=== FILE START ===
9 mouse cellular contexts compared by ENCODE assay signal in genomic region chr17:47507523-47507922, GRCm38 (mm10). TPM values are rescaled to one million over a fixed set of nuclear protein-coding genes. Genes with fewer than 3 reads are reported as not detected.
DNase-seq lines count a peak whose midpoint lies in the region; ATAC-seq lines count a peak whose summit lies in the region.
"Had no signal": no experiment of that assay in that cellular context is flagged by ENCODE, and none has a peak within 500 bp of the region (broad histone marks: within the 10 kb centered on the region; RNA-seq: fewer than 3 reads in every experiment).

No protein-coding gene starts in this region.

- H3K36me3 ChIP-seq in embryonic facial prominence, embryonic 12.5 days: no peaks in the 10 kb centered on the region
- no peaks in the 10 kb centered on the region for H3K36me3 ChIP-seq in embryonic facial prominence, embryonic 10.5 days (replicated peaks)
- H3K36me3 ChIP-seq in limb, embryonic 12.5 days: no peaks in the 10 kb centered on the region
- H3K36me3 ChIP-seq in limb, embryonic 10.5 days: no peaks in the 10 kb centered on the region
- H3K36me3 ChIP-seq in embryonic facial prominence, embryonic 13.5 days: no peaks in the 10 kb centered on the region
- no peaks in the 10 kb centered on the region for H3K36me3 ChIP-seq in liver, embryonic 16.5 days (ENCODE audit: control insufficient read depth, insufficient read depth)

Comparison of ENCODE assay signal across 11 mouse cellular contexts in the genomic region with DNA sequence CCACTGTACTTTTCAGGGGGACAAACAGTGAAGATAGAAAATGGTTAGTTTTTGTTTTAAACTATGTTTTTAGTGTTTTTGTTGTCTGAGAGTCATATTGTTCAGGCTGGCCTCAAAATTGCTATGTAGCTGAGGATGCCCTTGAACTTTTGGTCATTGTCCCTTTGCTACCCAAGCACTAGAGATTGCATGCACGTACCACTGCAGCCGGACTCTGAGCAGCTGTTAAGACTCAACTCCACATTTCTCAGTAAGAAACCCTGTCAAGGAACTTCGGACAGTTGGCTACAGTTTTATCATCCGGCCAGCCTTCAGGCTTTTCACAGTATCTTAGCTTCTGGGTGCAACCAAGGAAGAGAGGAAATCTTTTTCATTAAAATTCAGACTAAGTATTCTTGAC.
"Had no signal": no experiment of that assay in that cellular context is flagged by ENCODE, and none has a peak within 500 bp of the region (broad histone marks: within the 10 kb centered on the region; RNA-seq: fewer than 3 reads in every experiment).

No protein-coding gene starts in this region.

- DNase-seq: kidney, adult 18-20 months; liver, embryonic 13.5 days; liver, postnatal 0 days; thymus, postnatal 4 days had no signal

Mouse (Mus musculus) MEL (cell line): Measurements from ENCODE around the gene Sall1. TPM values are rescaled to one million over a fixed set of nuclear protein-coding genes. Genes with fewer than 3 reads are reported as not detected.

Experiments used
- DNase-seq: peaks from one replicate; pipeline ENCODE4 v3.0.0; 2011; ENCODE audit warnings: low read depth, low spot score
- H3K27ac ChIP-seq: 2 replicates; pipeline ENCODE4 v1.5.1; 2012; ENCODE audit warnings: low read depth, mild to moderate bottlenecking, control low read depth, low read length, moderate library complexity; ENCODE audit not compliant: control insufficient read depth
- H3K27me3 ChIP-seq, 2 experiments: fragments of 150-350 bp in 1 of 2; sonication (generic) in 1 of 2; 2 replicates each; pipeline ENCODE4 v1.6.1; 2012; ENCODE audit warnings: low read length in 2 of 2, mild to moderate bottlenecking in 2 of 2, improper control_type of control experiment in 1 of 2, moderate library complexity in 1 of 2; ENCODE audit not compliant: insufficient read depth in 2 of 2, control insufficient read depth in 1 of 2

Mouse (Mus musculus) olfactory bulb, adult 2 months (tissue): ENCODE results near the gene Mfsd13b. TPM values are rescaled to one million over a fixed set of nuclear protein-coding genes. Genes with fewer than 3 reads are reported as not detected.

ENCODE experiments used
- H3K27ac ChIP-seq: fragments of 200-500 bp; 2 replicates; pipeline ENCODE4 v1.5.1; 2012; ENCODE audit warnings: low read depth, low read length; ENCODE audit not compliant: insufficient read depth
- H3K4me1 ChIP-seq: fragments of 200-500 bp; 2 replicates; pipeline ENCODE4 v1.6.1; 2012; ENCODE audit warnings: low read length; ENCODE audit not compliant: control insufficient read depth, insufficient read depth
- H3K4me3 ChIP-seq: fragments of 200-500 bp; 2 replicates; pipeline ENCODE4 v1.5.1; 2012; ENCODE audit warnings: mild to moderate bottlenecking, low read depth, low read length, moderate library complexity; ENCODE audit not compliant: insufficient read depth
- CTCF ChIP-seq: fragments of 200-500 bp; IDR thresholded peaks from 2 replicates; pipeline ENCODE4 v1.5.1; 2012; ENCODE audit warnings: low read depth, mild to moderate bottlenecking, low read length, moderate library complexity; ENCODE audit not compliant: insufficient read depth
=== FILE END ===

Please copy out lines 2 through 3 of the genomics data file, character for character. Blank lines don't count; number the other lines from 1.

DNase-seq lines count a peak whose midpoint lies in the region; ATAC-seq lines count a peak whose summit lies in the region.
"Had no signal": no experiment of that assay in that cellular context is flagged by ENCODE, and none has a peak within 500 bp of the region (broad histone marks: within the 10 kb centered on the region; RNA-seq: fewer than 3 reads in every experiment).